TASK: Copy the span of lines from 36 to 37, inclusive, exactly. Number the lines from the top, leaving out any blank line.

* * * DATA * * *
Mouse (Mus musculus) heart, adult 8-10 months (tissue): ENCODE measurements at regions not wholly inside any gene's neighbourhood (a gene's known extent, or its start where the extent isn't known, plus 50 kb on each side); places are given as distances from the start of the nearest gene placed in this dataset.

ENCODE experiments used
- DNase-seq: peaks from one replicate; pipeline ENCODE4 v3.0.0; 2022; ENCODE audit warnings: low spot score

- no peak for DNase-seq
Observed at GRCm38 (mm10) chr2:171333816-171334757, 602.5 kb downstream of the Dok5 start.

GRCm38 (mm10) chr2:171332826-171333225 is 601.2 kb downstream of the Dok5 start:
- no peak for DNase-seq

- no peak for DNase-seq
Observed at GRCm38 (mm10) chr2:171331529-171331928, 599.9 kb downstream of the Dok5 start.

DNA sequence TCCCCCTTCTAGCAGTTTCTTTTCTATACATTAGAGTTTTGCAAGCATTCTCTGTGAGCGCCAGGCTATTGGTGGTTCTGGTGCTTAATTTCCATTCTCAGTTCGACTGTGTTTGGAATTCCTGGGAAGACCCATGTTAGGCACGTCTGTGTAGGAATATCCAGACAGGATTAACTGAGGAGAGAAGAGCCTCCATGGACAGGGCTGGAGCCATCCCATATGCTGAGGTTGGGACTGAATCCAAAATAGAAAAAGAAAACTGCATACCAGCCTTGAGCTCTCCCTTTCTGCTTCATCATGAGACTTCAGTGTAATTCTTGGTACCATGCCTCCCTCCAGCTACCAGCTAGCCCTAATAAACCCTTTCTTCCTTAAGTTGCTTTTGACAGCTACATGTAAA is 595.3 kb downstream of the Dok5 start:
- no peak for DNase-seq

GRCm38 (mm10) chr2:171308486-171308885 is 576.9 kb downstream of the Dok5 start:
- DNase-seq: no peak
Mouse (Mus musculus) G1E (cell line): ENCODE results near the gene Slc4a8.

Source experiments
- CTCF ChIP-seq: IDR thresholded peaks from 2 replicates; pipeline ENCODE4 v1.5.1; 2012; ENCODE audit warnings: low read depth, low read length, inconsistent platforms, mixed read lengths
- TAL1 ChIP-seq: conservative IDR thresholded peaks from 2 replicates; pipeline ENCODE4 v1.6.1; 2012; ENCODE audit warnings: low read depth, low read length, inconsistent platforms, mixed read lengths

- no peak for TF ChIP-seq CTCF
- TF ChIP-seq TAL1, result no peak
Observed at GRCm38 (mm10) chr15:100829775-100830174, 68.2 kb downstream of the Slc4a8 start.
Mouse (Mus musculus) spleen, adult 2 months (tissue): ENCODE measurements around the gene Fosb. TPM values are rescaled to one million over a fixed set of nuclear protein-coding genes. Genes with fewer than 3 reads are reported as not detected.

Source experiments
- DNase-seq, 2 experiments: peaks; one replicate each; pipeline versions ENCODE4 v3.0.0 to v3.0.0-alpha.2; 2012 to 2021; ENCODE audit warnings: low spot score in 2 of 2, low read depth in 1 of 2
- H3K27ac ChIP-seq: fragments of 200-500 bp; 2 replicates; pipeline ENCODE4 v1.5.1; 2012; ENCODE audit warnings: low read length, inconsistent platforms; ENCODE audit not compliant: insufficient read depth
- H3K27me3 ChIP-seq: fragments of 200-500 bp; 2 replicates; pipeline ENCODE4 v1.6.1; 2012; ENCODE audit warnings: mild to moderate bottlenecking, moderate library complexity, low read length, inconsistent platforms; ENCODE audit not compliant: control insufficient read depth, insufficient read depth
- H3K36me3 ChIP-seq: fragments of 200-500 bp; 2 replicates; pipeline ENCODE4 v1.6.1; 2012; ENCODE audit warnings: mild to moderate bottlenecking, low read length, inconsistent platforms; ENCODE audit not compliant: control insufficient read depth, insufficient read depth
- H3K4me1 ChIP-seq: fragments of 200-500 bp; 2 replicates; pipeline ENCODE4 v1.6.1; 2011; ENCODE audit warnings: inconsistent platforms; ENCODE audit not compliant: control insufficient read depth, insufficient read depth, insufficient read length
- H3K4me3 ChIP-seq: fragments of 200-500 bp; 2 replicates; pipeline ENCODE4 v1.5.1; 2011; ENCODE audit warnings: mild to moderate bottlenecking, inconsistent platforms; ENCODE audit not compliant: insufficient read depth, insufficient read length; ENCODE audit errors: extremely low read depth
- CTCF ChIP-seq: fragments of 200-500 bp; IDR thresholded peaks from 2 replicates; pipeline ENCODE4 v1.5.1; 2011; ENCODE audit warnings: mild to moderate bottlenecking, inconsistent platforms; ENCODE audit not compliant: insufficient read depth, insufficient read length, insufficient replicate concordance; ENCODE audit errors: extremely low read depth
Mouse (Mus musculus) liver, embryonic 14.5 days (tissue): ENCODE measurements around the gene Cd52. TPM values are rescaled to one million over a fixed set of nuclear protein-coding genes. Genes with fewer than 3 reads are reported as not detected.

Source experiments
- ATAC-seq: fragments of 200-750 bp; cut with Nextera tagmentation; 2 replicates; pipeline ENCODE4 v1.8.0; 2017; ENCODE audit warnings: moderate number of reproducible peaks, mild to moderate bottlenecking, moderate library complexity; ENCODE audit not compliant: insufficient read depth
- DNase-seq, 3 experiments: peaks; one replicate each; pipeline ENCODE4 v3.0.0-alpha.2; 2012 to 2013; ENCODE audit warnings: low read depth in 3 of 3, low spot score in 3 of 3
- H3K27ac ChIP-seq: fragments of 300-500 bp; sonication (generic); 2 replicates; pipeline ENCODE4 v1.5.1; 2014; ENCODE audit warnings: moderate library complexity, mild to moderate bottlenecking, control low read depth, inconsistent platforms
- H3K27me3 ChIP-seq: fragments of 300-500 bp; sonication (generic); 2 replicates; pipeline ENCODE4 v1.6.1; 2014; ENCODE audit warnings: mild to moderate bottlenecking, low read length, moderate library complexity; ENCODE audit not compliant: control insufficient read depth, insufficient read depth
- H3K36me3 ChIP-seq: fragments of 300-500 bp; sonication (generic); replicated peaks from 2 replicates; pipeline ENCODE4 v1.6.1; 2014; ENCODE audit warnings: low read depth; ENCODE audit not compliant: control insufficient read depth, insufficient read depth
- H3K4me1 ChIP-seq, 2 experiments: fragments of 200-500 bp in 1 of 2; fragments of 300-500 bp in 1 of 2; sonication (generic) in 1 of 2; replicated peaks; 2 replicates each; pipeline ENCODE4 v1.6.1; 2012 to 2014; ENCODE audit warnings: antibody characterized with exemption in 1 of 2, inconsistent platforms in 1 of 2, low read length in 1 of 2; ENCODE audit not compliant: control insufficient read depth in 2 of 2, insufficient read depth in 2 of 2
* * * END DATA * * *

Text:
- H3K36me3 ChIP-seq: fragments of 300-500 bp; sonication (generic); replicated peaks from 2 replicates; pipeline ENCODE4 v1.6.1; 2014; ENCODE audit warnings: low read depth; ENCODE audit not compliant: control insufficient read depth, insufficient read depth
- H3K4me1 ChIP-seq, 2 experiments: fragments of 200-500 bp in 1 of 2; fragments of 300-500 bp in 1 of 2; sonication (generic) in 1 of 2; replicated peaks; 2 replicates each; pipeline ENCODE4 v1.6.1; 2012 to 2014; ENCODE audit warnings: antibody characterized with exemption in 1 of 2, inconsistent platforms in 1 of 2, low read length in 1 of 2; ENCODE audit not compliant: control insufficient read depth in 2 of 2, insufficient read depth in 2 of 2